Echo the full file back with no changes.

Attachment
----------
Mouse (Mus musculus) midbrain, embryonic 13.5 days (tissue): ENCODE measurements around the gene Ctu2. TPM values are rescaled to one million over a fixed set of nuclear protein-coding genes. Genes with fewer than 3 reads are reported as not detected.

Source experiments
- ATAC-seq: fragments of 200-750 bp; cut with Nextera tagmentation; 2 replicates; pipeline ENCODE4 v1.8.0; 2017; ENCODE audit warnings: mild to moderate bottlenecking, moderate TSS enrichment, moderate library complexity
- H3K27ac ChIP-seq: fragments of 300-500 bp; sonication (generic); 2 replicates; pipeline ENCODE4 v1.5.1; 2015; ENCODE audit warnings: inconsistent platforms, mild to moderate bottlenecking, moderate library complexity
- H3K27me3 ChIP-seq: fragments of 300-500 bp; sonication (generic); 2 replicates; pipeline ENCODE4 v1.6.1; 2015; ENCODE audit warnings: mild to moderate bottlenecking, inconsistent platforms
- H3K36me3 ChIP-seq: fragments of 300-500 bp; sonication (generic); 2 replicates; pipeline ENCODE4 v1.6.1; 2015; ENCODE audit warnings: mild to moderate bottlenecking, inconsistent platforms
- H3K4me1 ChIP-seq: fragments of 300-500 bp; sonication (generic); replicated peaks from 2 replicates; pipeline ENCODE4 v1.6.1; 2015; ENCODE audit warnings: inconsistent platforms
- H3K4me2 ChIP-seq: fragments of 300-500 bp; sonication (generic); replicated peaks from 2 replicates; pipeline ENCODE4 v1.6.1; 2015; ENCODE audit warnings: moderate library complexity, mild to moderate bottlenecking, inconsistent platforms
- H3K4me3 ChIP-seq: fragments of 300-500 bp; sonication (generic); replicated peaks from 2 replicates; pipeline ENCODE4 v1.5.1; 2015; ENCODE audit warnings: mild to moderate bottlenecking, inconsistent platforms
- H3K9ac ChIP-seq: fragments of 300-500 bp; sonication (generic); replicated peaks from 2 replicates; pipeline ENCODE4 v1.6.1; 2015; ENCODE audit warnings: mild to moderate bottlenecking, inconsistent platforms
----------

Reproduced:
Mouse (Mus musculus) midbrain, embryonic 13.5 days (tissue): ENCODE measurements around the gene Ctu2. TPM values are rescaled to one million over a fixed set of nuclear protein-coding genes. Genes with fewer than 3 reads are reported as not detected.

Source experiments
- ATAC-seq: fragments of 200-750 bp; cut with Nextera tagmentation; 2 replicates; pipeline ENCODE4 v1.8.0; 2017; ENCODE audit warnings: mild to moderate bottlenecking, moderate TSS enrichment, moderate library complexity
- H3K27ac ChIP-seq: fragments of 300-500 bp; sonication (generic); 2 replicates; pipeline ENCODE4 v1.5.1; 2015; ENCODE audit warnings: inconsistent platforms, mild to moderate bottlenecking, moderate library complexity
- H3K27me3 ChIP-seq: fragments of 300-500 bp; sonication (generic); 2 replicates; pipeline ENCODE4 v1.6.1; 2015; ENCODE audit warnings: mild to moderate bottlenecking, inconsistent platforms
- H3K36me3 ChIP-seq: fragments of 300-500 bp; sonication (generic); 2 replicates; pipeline ENCODE4 v1.6.1; 2015; ENCODE audit warnings: mild to moderate bottlenecking, inconsistent platforms
- H3K4me1 ChIP-seq: fragments of 300-500 bp; sonication (generic); replicated peaks from 2 replicates; pipeline ENCODE4 v1.6.1; 2015; ENCODE audit warnings: inconsistent platforms
- H3K4me2 ChIP-seq: fragments of 300-500 bp; sonication (generic); replicated peaks from 2 replicates; pipeline ENCODE4 v1.6.1; 2015; ENCODE audit warnings: moderate library complexity, mild to moderate bottlenecking, inconsistent platforms
- H3K4me3 ChIP-seq: fragments of 300-500 bp; sonication (generic); replicated peaks from 2 replicates; pipeline ENCODE4 v1.5.1; 2015; ENCODE audit warnings: mild to moderate bottlenecking, inconsistent platforms
- H3K9ac ChIP-seq: fragments of 300-500 bp; sonication (generic); replicated peaks from 2 replicates; pipeline ENCODE4 v1.6.1; 2015; ENCODE audit warnings: mild to moderate bottlenecking, inconsistent platforms